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ELit Book Tip: Mirror, Shoulder, Signal

Sonja Hansen is forty-something, unhappy, single, a Danish translator of Swedish crime novels, living in bustling, modern Copenhagen, originally from remote, rural West Jutland. She decides to learn to drive, in order to...

ELit Book Tip: Mirror, Shoulder, Signal
Rosie Goldsmith

Sonja Hansen is forty-something, unhappy, single, a Danish translator of Swedish crime novels, living in bustling, modern Copenhagen, originally from remote, rural West Jutland. She decides to learn to drive, in order to shift the gears of her life, but it’s a challenge because Sonja suffers from “positional vertigo”. This means she often faints, can’t look down, to the side or back. She is in a rut – a real, emotional, practical and existential rut. Thank goodness Dorthe Nors came along to help Sonja out.

If, like me, you’ve read Dorthe Nors’ short stories before (‘Minna Needs Rehearsal Space’ and ‘Karate Chop’) you know what to expect and know the rules of reading Dorthe Nors: you sit on the rollercoaster and let her drive. You give in to the pure pleasure of reading, the exuberance of the language, the myriads of colourful characters and, in this novel (her first novel in English), the deliberate metaphors: In ‘Mirror, Shoulder, Signal’ driving is central to the narrative. Sonja’s “at a turning point”, driving is a “game with death”, she has “no sense of direction”, “can’t look in the mirror”, so will she ever move on in life?  Dorthe Nors is obviously having fun with all this – she is a mistress of comedy and satire – but she is also a very kind and astute writer: Sonja’s story is heartbreaking. Here’s a troubled, lonely woman in the city dreaming of the rye fields and endless skies of her childhood (the descriptions of nature are outstanding), whilst trying to behave like an adult, “a child who doesn’t want to learn her lesson, who won’t adapt.”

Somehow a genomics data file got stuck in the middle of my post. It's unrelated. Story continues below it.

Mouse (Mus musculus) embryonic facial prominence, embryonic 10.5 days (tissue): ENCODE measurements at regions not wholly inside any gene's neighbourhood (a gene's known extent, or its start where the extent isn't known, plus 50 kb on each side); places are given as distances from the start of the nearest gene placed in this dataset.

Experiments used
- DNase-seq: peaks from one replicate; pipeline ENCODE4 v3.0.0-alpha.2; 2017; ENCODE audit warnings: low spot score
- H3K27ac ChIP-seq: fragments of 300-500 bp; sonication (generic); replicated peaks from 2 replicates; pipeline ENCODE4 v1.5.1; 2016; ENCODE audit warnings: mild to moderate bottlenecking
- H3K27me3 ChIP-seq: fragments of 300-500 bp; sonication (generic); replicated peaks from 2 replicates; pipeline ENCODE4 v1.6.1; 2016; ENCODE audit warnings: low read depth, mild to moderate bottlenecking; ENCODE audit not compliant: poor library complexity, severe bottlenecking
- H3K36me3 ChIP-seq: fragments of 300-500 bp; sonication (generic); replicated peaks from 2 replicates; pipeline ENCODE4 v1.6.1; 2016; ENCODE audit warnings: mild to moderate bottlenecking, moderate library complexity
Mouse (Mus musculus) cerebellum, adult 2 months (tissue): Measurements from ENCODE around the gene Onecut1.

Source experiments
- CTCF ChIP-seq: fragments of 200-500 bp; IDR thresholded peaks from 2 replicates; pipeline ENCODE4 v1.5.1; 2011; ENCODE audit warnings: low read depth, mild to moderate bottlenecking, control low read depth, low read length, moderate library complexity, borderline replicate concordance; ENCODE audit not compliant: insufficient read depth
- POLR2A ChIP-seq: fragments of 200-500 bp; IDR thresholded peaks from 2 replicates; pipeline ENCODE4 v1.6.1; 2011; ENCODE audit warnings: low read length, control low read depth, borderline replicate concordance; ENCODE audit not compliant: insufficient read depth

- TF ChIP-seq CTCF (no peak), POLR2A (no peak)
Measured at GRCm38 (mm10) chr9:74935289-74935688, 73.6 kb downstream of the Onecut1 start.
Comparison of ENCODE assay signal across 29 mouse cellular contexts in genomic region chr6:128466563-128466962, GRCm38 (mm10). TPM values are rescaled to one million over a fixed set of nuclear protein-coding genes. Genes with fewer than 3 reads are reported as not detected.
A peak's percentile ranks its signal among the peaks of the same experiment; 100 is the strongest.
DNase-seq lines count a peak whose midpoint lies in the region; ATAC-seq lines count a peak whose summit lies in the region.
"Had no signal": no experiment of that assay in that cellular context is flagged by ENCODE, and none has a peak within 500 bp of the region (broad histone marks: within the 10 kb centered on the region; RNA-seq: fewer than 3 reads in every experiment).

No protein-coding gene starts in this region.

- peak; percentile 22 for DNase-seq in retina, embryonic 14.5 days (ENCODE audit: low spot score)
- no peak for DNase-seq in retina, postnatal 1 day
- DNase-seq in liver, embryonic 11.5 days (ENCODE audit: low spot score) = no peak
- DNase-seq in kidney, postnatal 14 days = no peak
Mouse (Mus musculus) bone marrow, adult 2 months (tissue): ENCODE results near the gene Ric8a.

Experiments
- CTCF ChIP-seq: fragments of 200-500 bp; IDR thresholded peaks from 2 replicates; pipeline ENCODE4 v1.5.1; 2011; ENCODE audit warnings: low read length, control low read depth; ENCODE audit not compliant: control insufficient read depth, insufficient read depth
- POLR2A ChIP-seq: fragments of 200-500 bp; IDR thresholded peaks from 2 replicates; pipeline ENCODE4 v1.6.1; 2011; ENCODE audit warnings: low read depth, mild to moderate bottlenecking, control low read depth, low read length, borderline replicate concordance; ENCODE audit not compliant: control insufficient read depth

For the whole of Mirror, Shoulder, Signal, Dorthe Nors places herself (and all of us) inside Sonja’s brain, her busy, buzzing, snow-globe brain. We experience the same dislocation, fear and vertigo. We wonder if she is going mad. We celebrate her mini triumphs (changing from third to fourth gear!). Sometimes Sonja is making sharp, witty observations – of her driving instructor Jytte (“a bingo night wreck”) or of her new-age masseuse Ellen (“with warm hands and a certain predilection for surrogate worlds”) and at times she is shrewdly analyzing her own oddness: “that’s the problem: the things Sonja says and the way she says them.”

The doctor had described Sonja’s medical condition of ‘positional vertigo’ (a family trait shared by her mother and grandmother) as Sonja explains that: “When she gets her head back into place the world rights itself. The world’s where it should be, but it’s been shaken.”  Her understanding of herself may be child-like but it is deeply moving: “I’m like my Mum, we’ve got these rich expansive inner worlds. We’re quite intelligent. But as women, we’re not completely fine-tuned.”